A healthy environment is obviously important for outdoor industry companies like Patagonia and L.L. Bean. But a lesser-known fact is that the outdoors is also a significant resource to companies who choose to locate near great places in order to lure employees to work for them.
That was the message delivered by a group of business leaders who visited Washington, D.C. this week to tell their elected officials that protected public lands like national parks, national monuments, and wildness areas are key to attracting talent and maintaining their bottom line. As Jeff Welch, the co-founder and president of Bozeman, Montana-based communications and advertising firm MercuryCSC put it:
The outdoors for us in our region is a big competitive advantage, it helps us recruit people from all over the country, even other places in the world to come to Montana. It’s really the only thing we have as a competitive advantage in a place like Bozeman.
And the president of software company Foundant Technologies, also located in Bozeman, echoed this sentiment:
We use the outdoors as a competitive advantage to attract and retain employees. And so the outdoors and access to public lands and preservation of public lands are really critical to our business.
These anecdotes are supported by growing research about the economic value of public lands. For example, a report from economic consulting firm Headwaters Economics found that the American West’s protected public lands help to create a high quality of life in the region, which draws both entrepreneurs and their employees. This is one reason that the region has seen more employment growth over the last 40 years compared to the United States overall (graph below). Other growth indicators such as population and personal income have also increased more in the West than in the rest of the country.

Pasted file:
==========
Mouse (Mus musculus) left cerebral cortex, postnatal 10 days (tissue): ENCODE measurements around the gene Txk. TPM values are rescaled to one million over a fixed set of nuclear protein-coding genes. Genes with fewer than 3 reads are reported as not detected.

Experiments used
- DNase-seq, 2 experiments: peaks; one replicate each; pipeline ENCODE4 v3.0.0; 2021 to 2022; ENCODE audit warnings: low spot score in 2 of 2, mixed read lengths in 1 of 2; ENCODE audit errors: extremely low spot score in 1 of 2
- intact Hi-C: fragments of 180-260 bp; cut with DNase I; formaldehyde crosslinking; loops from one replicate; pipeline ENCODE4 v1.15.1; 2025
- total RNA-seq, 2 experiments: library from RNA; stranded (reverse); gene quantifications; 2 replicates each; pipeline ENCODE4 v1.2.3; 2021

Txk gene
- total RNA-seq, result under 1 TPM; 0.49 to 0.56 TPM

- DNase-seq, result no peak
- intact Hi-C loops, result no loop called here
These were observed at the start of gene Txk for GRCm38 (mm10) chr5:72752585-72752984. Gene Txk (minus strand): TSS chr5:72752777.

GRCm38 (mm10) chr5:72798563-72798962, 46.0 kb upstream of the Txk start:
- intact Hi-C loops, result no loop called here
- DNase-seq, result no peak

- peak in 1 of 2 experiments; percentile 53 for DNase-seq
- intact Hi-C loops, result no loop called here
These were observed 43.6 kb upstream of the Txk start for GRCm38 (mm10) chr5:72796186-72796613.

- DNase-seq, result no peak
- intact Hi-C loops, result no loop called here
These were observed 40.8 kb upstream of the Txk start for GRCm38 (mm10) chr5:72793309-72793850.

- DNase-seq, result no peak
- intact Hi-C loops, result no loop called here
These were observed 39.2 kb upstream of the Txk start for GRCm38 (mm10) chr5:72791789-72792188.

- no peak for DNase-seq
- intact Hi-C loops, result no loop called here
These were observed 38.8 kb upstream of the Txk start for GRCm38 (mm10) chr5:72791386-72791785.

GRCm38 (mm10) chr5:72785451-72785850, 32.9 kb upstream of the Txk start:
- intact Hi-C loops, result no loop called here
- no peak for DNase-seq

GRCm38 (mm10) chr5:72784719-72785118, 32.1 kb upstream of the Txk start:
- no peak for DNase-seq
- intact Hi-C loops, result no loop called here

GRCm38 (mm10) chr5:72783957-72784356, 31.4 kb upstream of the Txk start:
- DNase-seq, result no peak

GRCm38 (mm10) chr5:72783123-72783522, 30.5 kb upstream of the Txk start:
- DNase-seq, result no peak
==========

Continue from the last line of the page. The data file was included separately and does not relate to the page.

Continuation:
The report from Headwaters Economics also discusses how the economy of the West is changing. Whereas it once was based on resource extraction, it is diversifying to be more knowledge-based with industries like technology and health care. As the group writes, “This western job growth was almost entirely in services industries such as health care, real estate, high-tech, and finance and insurance, which created 19.3 million net new jobs, many of them high-paying.”
The business leaders’ trip to Washington comes at an important time for public lands policy. Sally Jewell, the former chief executive of outdoor company REI, was confirmed as the Secretary of the Interior last month. She will have a number of important decisions on her plate regarding public lands, from new rules about drilling and hydraulic fracturing to protecting landscapes that local communities want to see set aside for future generations.
And she will also have the challenge of better balancing energy development and conservation on public lands considering that during the first term of the Obama administration, 6.3 million acres of public lands were leased to oil and gas companies while only 2.6 million acres were permanently protected.